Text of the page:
Hotel-backed bill threatens short-term and vacation rental industry in Maryland, presents data privacy concerns

Hotel lobby seeks competitive protections from the state at the expense of local short-term rental homeowners

ANNAPOLIS, MD – The Travel Technology Association (Travel Tech), the national trade association for leaders in the online travel industry, including short-term rental innovators Airbnb, HomeAway, VRBO and FlipKey, today will testify in opposition to Maryland SB 463 in front of the Senate Finance Committee.

“SB 463 could decimate the tourism economies of Maryland’s popular vacation rental destinations like Deep Creek Lake and Ocean City,” said Steve Shur, president of Travel Tech. “A hotel-industry backed bill, this legislation is clearly intended to suppress short-term rental platforms and Maryland homeowners with onerous regulations. By limiting short-term rentals through burdensome regulations, the hotel industry seeks to preserve its ability to raise room rates during peak times.”

Short-term rentals are nothing new to Maryland. For generations, local homeowners and travelers alike have used vacation properties to make ends meet and explore the uniqueness of Maryland destinations. SB 463 is a wide-ranging, regulatory assault on that long-standing and thriving marketplace. The bill is vastly overreaching and includes platform liability impositions, data privacy intrusions and a severe infringement on personal property rights, all of which will inhibit the ability of thousands of Maryland homeowners to rent out their private properties.  SB 463 includes selective “commercial-type” provisions, such as sprinkler installation, that unfairly and selectively target homeowners who choose to rent out their residence on a short-term basis.

SB 463 proposes to hold short-term rental platforms liable for the actions of their users – a stipulation that likely violates federal law. Section 230 of the Communications Decency Act protects internet platforms from being held responsible for user-generated content, a provision that has allowed internet services – such as social media, online reviews and forums – to flourish.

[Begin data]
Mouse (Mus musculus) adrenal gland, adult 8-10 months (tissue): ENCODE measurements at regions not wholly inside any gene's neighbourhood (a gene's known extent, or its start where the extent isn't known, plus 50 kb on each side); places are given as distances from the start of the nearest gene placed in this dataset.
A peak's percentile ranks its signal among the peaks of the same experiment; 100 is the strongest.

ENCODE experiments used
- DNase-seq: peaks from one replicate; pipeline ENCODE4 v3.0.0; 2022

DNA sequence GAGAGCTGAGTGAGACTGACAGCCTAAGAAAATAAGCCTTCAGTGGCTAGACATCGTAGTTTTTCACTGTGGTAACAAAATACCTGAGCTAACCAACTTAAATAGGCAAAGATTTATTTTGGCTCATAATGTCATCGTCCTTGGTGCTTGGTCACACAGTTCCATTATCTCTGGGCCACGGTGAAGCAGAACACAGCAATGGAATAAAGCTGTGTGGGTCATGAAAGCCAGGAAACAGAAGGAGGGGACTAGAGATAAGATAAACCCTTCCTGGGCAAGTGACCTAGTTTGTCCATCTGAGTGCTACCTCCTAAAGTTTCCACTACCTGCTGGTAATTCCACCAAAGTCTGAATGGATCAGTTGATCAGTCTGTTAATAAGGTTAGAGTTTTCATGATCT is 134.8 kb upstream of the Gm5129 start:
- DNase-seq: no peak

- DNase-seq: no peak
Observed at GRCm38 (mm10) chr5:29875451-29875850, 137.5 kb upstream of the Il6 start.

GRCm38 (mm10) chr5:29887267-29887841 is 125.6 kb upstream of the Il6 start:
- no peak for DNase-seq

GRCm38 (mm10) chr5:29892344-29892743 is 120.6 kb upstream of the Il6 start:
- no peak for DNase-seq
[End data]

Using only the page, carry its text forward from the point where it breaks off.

“Not only do the platform liability provisions conflict with federal law, expecting short-term rental platforms to determine the status or legality of a specific property listing is virtually impossible to achieve with any accuracy, which renders the proposed legislation practically unfeasible,” Shur continued.

As far as data privacy is concerned, SB 463 requires platforms to disclose records and information about hosts and guests to local law enforcement without first obtaining a warrant or subpoena. This very type of requirement has already been challenged and defeated at the United States Supreme Court, which deemed warrantless searches of hotel records unconstitutional in The City of Los Angeles vs. Patel – a legal battle waged (and won) by the hotel industry.

“Marylanders who own property in the state, as well as those who enjoy renting a beach or lake house in Ocean City or Deep Creek Lake, should be outraged by this legislation,” Shur concluded.  “Our industry is ready and willing to work with the state of Maryland on a reasonable and practical regulatory framework for short-term rentals. Unfortunately, SB 463 is simply an anti-competitive tool of the hotel industry, and cannot even be considered a starting point. Smart short-term rental policies need to start with all stakeholders at the table.”

 

ABOUT THE TRAVEL TECHNOLOGY ASSOCIATION

The Travel Technology Association (Travel Tech) is the voice of the travel technology industry, advocating for public policy that promotes transparency and competition in the marketplace, encourages innovation and preserves consumer choice.  Travel Tech represents the leading innovators in travel technology, including global distribution systems, online travel agencies and metasearch companies, and short-term rental platforms.

 

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